Re: For those who were at MWAF - Phil Clements' H-PAS

                          Originally posted by edlafontaine View Post
                          fntn,

                          An effort was made by thinking "outside the box" in his attempt to assist those who just don't get it.

                          ...So you choose this to dismiss him? :rolleyes: You may discredit yourself by doing so...

                          Have you worked with his worksheets to know what they are capable of?
                          I've reviewed the equations his worksheets are based on. The simple wave equation and volume velocity method for solving acoustic output in one dimension is a very rough and flawed approximation for accurately evaluating acoustic resonance in a complex shaped cavity. None of the currently available "software" accurately models upper resonances - including HORNRESP because of this fundamentally flawed assumption and thinking that was conveniently put into layman's terms with the whipped cream analogy by Martin King. For most of the people that use these spreadsheets, the approximation is "good enough". For some of us though, not so much.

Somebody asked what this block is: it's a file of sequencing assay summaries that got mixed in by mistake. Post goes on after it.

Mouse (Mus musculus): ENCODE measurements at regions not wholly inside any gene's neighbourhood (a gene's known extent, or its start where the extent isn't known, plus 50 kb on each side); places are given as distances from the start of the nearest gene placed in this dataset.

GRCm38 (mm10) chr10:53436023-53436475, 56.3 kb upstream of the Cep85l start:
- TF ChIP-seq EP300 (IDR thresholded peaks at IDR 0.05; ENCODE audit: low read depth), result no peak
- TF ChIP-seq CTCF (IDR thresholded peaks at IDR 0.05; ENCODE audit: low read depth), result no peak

Comment


                          • #14
                            Re: For those who were at MWAF - Phil Clements' H-PAS

                            Originally posted by fntn View Post
                            I've reviewed the equations his worksheets are based on. The simple wave equation and volume velocity method for solving acoustic output in one dimension is a very rough and flawed approximation for accurately evaluating acoustic resonance in a complex shaped cavity. None of the currently available "software" accurately models upper resonances - including HORNRESP because of this fundamentally flawed assumption and thinking that was conveniently put into layman's terms with the whipped cream analogy by Martin King. For most of the people that use these spreadsheets, the approximation is "good enough". For some of us though, not so much.
                            Show us your software or the software that you use and the results that improve upon it. You have often castigated him, but you provide nothing but words and claims. You claim it is flawed. If you have evidence to provide to support your position, let's see it. Lacking that, it's nothing but empty words.